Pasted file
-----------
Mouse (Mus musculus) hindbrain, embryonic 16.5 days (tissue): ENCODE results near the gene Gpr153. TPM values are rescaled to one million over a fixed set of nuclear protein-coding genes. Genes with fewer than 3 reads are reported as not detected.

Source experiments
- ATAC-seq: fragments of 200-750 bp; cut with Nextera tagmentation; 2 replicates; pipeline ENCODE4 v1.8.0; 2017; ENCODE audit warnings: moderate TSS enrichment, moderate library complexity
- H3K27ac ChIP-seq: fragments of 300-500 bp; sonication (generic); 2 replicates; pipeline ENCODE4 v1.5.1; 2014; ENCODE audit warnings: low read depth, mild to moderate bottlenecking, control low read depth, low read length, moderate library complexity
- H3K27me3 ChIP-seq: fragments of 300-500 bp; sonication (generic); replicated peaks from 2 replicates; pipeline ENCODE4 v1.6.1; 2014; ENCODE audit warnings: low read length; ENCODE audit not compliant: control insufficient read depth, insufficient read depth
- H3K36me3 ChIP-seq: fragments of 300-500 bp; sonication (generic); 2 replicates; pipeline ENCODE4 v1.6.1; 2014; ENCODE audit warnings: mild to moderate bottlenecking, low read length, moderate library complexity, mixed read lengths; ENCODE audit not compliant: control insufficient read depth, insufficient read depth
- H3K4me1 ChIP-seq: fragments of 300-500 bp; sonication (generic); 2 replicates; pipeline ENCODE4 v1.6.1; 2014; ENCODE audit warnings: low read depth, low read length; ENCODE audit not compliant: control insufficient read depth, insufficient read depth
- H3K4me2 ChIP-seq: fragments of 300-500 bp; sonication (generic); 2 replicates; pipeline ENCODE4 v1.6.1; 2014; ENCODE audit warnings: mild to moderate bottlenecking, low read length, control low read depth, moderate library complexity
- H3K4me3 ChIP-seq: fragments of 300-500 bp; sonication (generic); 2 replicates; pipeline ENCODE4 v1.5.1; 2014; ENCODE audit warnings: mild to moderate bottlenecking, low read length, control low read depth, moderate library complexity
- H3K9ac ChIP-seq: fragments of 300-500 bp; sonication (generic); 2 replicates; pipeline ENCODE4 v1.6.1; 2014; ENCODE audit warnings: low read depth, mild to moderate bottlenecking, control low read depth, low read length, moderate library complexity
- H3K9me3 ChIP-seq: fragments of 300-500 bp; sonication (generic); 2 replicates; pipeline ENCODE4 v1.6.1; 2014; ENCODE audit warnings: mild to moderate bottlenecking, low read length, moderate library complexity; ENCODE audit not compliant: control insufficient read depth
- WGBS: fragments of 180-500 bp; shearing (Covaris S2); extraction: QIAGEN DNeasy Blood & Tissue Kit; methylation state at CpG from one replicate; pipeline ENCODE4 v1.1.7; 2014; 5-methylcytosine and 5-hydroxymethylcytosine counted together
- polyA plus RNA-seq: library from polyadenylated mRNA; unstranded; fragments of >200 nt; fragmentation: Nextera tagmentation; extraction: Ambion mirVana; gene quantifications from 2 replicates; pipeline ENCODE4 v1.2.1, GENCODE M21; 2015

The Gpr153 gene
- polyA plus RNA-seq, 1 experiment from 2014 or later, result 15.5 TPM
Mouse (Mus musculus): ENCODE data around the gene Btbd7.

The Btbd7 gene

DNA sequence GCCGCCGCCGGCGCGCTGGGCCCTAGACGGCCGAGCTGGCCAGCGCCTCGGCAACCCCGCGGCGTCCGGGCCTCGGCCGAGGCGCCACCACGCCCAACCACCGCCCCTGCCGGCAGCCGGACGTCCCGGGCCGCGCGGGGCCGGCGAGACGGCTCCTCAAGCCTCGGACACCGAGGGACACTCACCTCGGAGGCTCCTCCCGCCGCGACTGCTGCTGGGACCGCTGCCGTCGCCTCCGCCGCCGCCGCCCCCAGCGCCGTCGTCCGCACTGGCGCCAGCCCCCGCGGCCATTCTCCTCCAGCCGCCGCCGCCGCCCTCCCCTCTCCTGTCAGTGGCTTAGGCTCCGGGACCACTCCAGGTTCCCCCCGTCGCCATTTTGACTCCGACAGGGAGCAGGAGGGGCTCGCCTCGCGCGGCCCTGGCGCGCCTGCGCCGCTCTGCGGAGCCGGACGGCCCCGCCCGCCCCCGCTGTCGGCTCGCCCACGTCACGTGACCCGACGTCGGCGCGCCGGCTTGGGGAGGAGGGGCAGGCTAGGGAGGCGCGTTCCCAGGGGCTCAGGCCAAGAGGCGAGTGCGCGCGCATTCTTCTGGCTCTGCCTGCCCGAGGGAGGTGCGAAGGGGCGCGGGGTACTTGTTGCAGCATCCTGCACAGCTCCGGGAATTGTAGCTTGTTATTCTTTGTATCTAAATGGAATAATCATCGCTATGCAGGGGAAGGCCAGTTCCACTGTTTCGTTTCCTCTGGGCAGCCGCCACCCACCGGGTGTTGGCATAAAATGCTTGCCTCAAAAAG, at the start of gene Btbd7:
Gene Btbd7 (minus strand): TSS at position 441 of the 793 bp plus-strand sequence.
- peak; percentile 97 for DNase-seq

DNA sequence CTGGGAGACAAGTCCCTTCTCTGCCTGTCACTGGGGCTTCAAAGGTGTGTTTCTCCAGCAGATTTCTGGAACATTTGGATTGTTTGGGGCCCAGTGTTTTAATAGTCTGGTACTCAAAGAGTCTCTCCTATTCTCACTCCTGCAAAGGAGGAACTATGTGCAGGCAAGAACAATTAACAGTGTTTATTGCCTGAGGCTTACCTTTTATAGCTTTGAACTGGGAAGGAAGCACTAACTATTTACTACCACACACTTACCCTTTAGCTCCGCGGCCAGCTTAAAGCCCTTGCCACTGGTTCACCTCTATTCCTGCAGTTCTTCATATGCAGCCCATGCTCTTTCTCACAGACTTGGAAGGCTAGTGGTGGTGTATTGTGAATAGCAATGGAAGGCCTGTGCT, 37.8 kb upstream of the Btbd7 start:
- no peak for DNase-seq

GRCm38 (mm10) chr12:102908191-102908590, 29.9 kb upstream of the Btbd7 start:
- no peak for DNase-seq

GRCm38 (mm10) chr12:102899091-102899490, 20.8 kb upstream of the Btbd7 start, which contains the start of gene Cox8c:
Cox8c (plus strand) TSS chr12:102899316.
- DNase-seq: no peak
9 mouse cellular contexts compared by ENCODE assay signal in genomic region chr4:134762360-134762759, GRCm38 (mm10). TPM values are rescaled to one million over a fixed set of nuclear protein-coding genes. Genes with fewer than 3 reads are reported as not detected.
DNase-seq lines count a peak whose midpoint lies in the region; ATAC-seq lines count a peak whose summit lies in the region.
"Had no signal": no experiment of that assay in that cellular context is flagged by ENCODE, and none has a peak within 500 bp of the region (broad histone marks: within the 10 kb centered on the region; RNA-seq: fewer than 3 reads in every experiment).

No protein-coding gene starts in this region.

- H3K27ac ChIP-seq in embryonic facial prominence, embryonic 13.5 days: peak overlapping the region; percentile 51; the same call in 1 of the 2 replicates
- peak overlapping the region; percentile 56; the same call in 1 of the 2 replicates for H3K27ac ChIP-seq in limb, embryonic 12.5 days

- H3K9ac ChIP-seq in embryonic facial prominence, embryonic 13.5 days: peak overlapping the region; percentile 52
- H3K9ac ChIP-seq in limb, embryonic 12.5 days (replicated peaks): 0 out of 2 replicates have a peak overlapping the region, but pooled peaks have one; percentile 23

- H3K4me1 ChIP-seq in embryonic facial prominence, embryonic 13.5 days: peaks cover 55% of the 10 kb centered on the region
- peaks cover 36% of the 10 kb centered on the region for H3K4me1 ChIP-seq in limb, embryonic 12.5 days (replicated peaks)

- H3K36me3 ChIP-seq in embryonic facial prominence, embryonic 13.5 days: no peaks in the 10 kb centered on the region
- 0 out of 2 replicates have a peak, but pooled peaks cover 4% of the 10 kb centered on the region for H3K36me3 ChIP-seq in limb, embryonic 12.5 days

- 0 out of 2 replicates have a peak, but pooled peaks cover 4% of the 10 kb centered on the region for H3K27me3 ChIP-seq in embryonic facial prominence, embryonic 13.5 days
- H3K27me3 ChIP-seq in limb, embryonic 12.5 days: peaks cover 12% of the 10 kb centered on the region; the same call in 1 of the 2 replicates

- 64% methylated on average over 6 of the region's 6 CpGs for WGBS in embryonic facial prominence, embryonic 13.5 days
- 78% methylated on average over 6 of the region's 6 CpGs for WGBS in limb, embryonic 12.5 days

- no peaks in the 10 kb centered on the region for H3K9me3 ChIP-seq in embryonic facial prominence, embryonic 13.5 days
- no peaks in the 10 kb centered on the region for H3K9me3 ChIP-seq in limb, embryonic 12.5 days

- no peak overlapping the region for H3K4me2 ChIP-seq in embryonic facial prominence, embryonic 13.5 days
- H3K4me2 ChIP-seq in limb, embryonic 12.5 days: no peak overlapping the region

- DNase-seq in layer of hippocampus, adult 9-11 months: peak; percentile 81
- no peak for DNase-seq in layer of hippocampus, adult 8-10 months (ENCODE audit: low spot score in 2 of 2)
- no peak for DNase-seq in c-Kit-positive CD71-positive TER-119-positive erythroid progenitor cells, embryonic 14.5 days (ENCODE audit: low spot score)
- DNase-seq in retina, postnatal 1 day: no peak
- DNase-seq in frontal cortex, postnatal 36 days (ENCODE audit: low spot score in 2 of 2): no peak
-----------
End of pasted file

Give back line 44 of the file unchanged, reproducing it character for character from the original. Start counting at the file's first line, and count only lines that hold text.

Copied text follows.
- no peaks in the 10 kb centered on the region for H3K9me3 ChIP-seq in embryonic facial prominence, embryonic 13.5 days